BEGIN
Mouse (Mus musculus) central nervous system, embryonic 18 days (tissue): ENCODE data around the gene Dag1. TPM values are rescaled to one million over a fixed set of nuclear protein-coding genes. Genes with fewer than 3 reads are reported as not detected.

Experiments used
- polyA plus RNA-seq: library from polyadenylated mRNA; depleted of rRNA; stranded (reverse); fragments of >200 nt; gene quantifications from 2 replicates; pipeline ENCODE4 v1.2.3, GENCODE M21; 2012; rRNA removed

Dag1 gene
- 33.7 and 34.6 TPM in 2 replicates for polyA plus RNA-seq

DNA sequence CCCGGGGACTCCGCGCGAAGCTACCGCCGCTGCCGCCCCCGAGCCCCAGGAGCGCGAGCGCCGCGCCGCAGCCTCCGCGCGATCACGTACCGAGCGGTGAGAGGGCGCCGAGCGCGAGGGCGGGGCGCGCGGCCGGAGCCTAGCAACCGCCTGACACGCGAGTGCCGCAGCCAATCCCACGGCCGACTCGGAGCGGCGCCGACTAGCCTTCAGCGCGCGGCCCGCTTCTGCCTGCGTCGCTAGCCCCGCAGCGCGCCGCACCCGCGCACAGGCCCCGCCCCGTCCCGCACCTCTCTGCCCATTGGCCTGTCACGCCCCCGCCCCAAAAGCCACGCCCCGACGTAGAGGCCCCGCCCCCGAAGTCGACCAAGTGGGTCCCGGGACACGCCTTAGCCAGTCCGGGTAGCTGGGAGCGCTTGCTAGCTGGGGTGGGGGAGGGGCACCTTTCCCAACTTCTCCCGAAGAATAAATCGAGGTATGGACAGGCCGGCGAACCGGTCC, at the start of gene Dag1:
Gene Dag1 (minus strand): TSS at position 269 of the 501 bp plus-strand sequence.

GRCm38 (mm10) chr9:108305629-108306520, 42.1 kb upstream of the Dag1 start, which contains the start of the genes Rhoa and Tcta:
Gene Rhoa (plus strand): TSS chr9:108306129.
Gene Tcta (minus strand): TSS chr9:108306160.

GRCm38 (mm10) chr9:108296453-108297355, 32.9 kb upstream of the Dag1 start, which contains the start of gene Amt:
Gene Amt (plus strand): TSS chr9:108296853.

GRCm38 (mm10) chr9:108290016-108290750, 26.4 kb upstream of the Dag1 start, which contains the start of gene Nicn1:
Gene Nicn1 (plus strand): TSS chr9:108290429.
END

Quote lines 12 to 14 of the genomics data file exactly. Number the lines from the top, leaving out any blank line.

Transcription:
Gene Amt (plus strand): TSS chr9:108296853.

GRCm38 (mm10) chr9:108290016-108290750, 26.4 kb upstream of the Dag1 start, which contains the start of gene Nicn1:
Gene Nicn1 (plus strand): TSS chr9:108290429.